Trip No. 30 for the president to Pennsylvania as he campaigns by bus in toss-up state
Friday, July 9th 2004, 8:15 am
By: News On 6
Playing to his strength, President Bush is campaigning in the small-town Republican heart of Pennsylvania, trying to win a state that Democratic presidential candidates have captured in each of the last three elections.
Bush is taking a bus tour in a battleground state that has drawn more personal attention from the president than any other. He has averaged a trip a month to Pennsylvania this year and Friday's visit was to be the 30th of his presidency to the state.
Registered Democrats outnumber Republicans by more than 400,000 in Pennsylvania and Al Gore won the state by 5 percentage points in 2000, yet Bush and Democrat John Kerry are tied, the latest polls show.
His campaigning is aimed at turning out supporters from the heavily Republican center of the state to offset Democratic votes in Philadelphia and Pittsburgh.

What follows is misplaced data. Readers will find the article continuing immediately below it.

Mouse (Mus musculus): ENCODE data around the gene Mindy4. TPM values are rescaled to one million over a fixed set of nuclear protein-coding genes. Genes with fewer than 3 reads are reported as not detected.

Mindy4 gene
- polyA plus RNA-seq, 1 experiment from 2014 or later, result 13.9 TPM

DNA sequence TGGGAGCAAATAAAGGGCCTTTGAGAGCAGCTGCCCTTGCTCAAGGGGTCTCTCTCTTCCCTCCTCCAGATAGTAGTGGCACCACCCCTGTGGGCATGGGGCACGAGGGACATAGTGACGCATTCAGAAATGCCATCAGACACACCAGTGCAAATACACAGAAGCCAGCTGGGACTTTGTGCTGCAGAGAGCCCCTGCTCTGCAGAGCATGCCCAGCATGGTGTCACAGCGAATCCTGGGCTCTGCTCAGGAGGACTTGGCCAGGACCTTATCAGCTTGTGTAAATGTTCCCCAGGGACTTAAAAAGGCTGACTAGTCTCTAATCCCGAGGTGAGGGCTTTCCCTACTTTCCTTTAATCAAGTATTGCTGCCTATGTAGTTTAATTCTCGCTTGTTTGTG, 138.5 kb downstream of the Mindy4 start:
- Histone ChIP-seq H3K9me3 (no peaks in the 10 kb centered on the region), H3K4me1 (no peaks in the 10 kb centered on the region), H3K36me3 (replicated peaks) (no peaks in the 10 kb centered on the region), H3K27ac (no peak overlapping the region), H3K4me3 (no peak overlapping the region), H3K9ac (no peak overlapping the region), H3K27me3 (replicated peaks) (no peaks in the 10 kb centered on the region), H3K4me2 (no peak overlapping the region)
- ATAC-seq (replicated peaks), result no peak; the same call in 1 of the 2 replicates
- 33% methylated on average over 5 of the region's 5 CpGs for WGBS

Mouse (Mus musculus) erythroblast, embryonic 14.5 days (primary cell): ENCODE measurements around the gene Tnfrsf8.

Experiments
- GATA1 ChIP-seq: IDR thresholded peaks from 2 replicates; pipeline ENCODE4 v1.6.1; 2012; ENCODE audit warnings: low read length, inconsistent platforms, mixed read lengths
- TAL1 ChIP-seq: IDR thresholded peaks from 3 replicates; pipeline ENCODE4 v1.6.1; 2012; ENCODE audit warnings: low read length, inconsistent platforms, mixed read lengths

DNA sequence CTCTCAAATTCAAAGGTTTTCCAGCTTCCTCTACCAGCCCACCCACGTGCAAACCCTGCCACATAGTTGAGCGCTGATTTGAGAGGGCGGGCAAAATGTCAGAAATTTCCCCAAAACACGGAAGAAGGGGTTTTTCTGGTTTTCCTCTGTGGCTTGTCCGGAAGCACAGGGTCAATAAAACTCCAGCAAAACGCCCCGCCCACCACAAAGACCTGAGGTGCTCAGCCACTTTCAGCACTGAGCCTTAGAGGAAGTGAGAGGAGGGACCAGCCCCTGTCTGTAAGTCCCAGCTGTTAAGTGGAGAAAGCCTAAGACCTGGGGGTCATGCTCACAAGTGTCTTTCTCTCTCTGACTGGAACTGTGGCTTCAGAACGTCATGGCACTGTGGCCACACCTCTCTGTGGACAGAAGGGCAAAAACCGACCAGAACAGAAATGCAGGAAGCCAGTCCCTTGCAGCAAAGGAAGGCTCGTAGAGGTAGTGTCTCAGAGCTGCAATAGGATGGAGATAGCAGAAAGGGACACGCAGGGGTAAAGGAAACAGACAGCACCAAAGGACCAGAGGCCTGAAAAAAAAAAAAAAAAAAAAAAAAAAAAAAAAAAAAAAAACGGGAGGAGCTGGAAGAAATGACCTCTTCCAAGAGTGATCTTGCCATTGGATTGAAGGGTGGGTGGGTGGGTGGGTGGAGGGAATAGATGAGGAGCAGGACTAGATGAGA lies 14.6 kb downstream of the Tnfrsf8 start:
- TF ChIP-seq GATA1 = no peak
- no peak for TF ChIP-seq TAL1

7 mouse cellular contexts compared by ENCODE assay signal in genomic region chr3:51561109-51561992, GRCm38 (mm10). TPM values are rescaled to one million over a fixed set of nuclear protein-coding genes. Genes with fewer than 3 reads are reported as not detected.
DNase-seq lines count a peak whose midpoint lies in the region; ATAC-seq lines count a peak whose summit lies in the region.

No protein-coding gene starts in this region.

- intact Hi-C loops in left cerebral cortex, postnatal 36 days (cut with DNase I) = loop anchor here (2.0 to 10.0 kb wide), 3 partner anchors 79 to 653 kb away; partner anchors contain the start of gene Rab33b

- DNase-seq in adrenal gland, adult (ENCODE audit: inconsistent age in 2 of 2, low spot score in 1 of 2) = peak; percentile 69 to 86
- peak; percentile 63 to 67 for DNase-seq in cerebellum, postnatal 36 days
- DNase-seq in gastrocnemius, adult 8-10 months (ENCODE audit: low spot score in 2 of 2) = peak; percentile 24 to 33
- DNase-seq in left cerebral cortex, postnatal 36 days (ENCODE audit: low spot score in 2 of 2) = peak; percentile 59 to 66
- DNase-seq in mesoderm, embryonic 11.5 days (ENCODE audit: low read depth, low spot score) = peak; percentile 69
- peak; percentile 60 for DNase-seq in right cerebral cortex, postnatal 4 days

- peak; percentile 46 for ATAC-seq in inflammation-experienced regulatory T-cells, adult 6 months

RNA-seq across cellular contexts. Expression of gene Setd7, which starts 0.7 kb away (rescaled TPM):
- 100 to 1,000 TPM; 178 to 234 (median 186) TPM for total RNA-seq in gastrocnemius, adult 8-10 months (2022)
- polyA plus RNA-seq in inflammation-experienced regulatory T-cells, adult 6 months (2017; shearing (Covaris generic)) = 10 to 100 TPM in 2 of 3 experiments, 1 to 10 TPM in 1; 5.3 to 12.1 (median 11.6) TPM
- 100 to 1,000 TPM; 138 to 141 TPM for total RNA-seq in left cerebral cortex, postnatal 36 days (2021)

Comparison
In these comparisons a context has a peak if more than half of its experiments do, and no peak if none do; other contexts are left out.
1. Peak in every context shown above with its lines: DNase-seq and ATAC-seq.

In his first stop Friday, Bush addresses the war on terrorism and the economy in remarks to 2,800 supporters on a college campus in Kutztown, Pa., before heading by bus to the small cities of Lancaster and York.
Stopping in Kutztown is a smart political move for Bush because it is in three media markets including Philadelphia, and Bush must do well in November in four counties outside Philadelphia in order to win the state, said G. Terry Madonna, who runs the Center for Politics and Public Affairs at Franklin & Marshall College in Lancaster.
Pennsylvania has lost more than 150,000 manufacturing jobs since Bush took office and his bus tour far from problem-plagued industrial regions will focus on the party faithful. A poll by the Pennsylvania Economy League says concern over the economy is a major issue in the state.
The economy is as crucial to the president's prospects for winning Pennsylvania as is the war in Iraq, says political science professor Melvin Kulbicki of York College in York, Pa.
``This is his base of support,'' Kulbicki said of the region, where an uptick in the economy, progress in Iraq and a big Republican voter turnout could bring enough support to carry the state for Bush.
Gore won Pennsylvania in 2000 by 205,000 votes and Bill Clinton twice won the state. Bush's father captured Pennsylvania in 1988 and Pennsylvania went for Ronald Reagan twice.
The state, the nation's fifth-largest Election Day prize, has 21 electoral votes.